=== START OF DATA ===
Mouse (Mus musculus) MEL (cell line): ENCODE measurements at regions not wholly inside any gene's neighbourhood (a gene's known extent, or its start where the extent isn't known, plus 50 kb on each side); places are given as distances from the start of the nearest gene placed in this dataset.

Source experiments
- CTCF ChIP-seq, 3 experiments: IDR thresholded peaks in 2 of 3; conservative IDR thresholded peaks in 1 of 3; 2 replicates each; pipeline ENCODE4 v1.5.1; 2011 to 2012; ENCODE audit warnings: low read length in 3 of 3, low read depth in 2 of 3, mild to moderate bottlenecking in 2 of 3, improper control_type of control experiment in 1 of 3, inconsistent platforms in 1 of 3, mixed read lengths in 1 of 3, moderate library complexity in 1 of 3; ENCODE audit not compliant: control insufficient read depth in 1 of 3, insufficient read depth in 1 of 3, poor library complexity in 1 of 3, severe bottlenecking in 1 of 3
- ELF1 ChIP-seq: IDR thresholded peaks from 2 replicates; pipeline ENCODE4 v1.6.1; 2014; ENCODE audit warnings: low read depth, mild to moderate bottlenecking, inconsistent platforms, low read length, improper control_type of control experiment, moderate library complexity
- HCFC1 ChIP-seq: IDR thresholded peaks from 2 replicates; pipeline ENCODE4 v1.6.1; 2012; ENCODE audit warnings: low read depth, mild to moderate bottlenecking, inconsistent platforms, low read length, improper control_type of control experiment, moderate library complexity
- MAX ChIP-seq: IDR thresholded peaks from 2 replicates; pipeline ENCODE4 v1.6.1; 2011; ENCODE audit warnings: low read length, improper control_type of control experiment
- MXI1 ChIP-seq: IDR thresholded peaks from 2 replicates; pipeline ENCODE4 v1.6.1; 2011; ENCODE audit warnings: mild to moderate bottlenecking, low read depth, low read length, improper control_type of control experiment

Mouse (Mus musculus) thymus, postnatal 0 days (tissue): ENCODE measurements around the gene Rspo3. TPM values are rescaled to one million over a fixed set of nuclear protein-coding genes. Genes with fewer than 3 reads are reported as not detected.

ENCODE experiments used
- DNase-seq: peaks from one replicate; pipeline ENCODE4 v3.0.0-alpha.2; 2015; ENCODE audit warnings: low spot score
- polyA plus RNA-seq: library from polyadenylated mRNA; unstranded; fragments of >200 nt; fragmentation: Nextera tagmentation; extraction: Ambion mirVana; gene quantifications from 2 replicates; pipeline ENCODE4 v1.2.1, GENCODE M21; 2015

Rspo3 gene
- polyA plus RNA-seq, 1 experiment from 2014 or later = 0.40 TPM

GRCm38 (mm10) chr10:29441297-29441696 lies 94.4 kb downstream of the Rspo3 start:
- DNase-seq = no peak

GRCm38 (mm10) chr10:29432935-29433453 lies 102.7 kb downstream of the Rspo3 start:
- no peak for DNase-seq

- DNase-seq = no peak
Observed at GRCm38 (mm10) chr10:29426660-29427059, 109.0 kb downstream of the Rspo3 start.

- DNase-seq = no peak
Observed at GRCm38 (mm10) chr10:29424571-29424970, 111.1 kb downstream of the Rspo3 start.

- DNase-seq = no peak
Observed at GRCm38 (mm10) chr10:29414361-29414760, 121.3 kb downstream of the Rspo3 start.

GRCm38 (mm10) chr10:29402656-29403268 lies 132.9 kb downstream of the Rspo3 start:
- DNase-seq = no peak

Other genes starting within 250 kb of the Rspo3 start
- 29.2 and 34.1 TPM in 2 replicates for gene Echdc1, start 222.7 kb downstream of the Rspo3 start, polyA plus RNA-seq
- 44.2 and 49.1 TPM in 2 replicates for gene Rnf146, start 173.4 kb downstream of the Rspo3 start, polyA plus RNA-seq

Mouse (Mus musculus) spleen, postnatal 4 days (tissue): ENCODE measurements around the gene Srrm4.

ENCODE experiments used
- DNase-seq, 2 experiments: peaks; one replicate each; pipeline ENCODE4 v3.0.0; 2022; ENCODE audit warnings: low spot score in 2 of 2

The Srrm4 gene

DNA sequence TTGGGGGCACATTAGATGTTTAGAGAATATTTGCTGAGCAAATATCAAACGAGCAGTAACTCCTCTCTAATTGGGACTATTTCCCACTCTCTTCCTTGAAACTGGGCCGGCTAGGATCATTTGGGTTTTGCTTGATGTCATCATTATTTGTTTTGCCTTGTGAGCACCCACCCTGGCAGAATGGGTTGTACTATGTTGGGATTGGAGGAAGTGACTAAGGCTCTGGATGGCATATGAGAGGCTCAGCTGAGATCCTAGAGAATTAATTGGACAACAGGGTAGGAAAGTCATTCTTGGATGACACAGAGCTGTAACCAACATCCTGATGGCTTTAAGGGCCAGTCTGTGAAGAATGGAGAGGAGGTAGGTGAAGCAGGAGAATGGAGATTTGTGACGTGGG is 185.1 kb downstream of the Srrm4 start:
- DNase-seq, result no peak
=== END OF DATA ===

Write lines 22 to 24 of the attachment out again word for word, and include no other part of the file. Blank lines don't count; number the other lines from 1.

- DNase-seq = no peak
Observed at GRCm38 (mm10) chr10:29414361-29414760, 121.3 kb downstream of the Rspo3 start.

GRCm38 (mm10) chr10:29402656-29403268 lies 132.9 kb downstream of the Rspo3 start: